The study, the results of which have recently been published in Cell Discovery, tests antiviral activity in three variants of heparin (heparin, trisulfated heparin, and a non-anticoagulant low molecular weight heparin) and two fucoidans (RPI-27 and RPI-28) extracted from the seaweed Saccharina japonica. All five compounds are long chains of sugar molecules known as sulfated polysaccharides.

Led by researchers at Rensselaer Polytechnic, the study shows that the polysaccharides can act as “decoy molecules” which are attacked by the virus instead of human cells, neutralizing the virus before it degrades naturally, explains a press release from Rensselaer.

Previous research has shown this decoy technique works in trapping other viruses, including dengue, Zika, and influenza A.

Robert Linhardt, a Rensselaer professor of chemistry and chemical biology, explains: “The current thinking is that the Covid-19 infection starts in the nose, and either of these substances could be the basis for a nasal spray. If you could simply treat the infection early, or even treat before you have the infection, you would have a way of blocking it before it enters the body.”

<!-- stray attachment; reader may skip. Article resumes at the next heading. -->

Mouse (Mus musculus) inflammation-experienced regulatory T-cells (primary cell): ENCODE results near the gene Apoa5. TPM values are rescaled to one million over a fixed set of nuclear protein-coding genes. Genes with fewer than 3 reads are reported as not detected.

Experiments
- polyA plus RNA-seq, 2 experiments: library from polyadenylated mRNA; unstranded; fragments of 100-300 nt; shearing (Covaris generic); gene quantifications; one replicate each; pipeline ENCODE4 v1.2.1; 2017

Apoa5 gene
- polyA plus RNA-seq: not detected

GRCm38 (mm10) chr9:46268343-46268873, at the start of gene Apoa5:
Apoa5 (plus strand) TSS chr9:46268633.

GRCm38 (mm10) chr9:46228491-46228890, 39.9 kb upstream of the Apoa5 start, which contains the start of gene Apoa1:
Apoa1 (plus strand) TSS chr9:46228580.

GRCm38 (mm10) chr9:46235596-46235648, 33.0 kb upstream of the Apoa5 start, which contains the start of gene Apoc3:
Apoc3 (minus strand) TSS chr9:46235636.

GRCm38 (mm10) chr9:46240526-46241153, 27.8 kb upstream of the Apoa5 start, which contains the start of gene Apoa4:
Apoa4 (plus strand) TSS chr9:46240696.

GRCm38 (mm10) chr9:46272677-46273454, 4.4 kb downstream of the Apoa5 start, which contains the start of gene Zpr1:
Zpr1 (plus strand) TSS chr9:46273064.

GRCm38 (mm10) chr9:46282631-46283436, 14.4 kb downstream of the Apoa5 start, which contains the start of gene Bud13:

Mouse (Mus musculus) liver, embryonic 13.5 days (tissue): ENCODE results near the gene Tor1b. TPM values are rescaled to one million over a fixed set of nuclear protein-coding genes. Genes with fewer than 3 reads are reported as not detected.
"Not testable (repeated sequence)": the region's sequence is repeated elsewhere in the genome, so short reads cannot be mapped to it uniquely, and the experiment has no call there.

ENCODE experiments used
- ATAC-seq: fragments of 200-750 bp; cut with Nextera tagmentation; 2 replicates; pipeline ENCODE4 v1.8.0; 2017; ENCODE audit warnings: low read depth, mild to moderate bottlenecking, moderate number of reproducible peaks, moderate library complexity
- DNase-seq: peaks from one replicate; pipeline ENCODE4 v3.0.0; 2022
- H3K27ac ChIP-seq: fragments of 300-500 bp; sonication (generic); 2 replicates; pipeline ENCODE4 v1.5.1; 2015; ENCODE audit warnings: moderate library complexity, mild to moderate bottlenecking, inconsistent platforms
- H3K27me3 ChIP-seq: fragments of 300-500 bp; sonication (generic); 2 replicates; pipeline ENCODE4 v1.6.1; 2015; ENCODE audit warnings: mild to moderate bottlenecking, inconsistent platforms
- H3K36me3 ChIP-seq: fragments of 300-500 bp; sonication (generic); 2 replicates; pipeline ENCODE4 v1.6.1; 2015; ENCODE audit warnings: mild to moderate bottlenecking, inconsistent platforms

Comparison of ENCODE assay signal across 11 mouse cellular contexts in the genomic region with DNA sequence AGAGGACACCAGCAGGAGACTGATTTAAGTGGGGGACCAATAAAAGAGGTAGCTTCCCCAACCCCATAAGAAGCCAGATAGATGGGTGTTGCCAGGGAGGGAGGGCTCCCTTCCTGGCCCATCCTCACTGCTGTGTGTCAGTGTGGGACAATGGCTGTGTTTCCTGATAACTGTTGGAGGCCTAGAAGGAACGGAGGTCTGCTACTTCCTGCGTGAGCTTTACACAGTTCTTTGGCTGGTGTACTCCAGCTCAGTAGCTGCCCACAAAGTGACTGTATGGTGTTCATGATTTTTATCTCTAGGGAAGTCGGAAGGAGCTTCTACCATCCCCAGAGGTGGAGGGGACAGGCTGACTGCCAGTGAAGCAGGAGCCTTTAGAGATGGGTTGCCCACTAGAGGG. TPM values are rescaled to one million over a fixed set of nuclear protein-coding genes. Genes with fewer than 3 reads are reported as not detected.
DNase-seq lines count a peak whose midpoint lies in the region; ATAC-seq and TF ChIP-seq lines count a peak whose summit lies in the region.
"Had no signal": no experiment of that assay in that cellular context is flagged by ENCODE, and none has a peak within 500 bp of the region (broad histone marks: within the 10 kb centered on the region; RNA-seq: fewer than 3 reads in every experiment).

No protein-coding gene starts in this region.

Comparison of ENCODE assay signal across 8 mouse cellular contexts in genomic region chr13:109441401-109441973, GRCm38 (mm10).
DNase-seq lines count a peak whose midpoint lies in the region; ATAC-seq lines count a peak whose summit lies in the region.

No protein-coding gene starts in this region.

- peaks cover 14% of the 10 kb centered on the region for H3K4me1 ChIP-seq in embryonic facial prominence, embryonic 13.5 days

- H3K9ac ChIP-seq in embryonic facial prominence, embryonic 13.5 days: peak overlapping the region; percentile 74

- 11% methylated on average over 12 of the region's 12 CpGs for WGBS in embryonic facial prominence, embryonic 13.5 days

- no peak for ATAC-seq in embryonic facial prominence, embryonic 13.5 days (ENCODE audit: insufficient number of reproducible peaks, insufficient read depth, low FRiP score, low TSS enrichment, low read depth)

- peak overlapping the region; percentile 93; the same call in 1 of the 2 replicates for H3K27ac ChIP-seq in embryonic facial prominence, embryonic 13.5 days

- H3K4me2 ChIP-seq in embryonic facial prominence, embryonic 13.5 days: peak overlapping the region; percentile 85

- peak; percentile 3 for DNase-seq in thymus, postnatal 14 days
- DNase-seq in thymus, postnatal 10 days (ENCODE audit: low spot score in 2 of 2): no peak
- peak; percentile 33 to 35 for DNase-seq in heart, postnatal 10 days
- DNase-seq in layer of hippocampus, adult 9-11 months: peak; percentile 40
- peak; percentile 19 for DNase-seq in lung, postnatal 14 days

Jonathan Dordick, the lead researcher and a professor of chemical and biological engineering at Rensselaer, added that compounds from seaweed “could serve as a basis for an oral delivery approach to address potential gastrointestinal infection.”

The researchers note that “this is distinct from remdesivir, which must be delivered intravenously. Indeed, when taken orally, the fucoidans, isolated from edible sulfated seaweed polysaccharides, are considered as ‘Generally Recognized as Safe’ and heparin, an approved drug, is not orally bioavailable.”

“To this end, we suggest that treatment of fucoidans, nebulized heparin, or possibly TriS-heparin in combination with or without current antiviral therapies, should be assessed first in human primary epithelial cells and then in human patients suffering from Covid-19,” they conclude.


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